Approach your studies in a different way

The first thing I noticed was that in many ways the core legal curriculum actively encourages you to treat your law degree as little more than an exercise in rule-memorisation. This means that when we tell you to “identify the legal issue” or “apply the law to the facts of the problem” the words themselves are like boxes with no content: How do we know what “apply the law” means? How do we formulate a “legal issue” or identify a principle in distinction from a fact? The knowledge you need for problem solving is not knowledge of the rules (although this is of course important in another way). It is knowledge of the structure of a legal argument. Rules of law are taught in the main core law curriculum; argument and reasoning are generally not. Reasoning skills must be integrated into the teaching of the rules themselves.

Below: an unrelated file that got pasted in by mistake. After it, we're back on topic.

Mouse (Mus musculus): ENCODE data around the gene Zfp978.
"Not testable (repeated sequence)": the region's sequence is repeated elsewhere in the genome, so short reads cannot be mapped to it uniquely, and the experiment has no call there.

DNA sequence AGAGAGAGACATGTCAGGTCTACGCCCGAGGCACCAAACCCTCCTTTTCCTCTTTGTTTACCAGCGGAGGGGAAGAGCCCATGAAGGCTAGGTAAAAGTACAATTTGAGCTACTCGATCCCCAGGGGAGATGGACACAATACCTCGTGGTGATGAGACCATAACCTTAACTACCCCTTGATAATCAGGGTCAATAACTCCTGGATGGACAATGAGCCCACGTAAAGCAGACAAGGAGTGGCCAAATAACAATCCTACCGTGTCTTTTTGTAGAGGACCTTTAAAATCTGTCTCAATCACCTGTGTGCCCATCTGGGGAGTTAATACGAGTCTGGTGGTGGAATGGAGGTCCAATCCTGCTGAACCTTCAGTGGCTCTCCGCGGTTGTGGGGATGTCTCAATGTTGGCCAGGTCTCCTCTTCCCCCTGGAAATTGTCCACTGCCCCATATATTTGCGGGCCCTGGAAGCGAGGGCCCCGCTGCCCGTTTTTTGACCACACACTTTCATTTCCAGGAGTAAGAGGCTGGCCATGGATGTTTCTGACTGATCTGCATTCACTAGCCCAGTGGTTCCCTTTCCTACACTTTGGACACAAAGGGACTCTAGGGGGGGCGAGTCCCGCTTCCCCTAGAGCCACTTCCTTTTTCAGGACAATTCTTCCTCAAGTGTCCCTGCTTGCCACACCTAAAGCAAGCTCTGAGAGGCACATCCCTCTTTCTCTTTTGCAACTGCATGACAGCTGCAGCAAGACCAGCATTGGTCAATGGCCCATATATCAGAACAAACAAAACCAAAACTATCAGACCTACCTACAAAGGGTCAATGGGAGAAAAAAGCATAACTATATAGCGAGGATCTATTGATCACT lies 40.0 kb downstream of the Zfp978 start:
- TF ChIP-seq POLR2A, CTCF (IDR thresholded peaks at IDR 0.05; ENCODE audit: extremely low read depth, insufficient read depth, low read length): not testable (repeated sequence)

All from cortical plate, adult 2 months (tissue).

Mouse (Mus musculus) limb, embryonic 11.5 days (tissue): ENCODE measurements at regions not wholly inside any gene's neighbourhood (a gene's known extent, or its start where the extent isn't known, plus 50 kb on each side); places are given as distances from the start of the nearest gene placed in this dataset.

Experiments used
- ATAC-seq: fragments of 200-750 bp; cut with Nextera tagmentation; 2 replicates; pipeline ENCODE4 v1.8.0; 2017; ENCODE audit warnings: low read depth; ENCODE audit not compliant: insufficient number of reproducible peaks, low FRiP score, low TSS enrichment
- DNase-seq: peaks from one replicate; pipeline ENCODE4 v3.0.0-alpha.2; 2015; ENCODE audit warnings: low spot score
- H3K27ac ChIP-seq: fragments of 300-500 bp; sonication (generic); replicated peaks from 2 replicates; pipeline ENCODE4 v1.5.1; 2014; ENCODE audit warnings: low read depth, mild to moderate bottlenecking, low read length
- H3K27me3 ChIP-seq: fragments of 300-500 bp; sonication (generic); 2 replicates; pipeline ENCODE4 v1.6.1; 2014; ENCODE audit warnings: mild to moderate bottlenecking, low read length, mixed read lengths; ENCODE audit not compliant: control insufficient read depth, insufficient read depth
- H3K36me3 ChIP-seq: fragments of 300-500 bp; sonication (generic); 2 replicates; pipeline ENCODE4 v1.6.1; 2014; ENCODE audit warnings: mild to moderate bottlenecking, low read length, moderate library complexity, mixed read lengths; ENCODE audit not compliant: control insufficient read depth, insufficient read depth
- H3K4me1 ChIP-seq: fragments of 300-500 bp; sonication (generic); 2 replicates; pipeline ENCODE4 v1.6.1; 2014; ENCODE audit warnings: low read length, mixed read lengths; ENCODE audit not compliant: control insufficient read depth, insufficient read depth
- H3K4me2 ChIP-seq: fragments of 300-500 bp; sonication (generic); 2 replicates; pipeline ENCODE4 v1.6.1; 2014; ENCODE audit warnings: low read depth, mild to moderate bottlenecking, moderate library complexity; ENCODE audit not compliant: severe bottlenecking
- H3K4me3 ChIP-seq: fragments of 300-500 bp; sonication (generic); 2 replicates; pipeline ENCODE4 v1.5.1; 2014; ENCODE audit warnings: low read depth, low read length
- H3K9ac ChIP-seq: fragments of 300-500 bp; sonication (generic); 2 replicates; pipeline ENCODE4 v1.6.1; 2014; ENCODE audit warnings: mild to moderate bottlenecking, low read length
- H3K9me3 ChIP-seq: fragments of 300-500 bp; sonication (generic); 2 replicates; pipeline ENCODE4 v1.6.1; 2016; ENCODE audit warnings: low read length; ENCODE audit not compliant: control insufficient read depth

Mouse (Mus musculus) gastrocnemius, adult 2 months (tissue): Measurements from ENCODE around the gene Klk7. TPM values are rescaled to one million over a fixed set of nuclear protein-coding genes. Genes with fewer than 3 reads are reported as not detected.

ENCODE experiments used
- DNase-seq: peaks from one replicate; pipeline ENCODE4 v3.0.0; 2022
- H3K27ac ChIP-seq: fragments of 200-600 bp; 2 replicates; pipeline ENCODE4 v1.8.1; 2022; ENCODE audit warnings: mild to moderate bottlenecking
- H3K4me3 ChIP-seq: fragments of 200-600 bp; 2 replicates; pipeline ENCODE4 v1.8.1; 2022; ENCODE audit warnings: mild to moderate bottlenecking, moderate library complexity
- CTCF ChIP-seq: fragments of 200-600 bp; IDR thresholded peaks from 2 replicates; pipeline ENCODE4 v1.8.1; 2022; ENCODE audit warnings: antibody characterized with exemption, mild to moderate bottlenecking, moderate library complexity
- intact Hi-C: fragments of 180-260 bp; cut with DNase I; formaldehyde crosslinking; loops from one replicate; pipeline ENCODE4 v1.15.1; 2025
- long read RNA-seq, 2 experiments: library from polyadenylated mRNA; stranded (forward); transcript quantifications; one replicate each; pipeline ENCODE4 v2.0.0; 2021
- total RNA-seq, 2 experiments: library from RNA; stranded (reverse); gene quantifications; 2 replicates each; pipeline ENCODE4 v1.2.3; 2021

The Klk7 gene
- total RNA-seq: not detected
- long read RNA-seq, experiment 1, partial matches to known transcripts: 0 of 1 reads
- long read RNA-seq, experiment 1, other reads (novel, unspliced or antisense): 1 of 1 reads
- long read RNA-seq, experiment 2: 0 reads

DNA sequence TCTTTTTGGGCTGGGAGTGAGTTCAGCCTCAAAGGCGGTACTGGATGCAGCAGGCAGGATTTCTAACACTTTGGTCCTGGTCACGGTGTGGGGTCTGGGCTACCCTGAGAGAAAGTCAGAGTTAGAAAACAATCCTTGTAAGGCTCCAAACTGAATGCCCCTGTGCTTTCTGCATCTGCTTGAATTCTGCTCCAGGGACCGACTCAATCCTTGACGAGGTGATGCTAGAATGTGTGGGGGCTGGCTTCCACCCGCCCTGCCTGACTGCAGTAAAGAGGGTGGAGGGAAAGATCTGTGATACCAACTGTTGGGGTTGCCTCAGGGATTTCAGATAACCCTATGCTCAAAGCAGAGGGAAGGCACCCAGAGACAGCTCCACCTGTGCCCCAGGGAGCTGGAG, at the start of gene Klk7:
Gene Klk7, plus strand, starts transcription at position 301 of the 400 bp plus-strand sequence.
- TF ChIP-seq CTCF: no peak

The difference is more obvious in music. I am an amateur violinist and am currently learning to play the Sibelius Violin Concerto. It would be useless for me to attend a lecture and see all the notes of the solo violin part displayed on state-of-the-art PowerPoint slides. I need to listen to recordings and practice each day how to communicate the internal rhythm and harmonies of the work. This is an intuitive process of understanding the essence of the work. The Sibelius is infinitely and beautifully more than a mere linear presentation of its musical vocabulary. So it is in law. It is only by reading the cases, or extracts from them, and by studying the process by which the judge comes to his or her conclusion that you will truly know how to use a rule of law to predict convincingly the outcome of a factual scenario, that is, “apply the law”. You need to form an idea of how a judge creates and works with a rule of law and how they come to a conclusion on the basis of a rule, or disapply it in favour of another rule. This is the internal structure of law.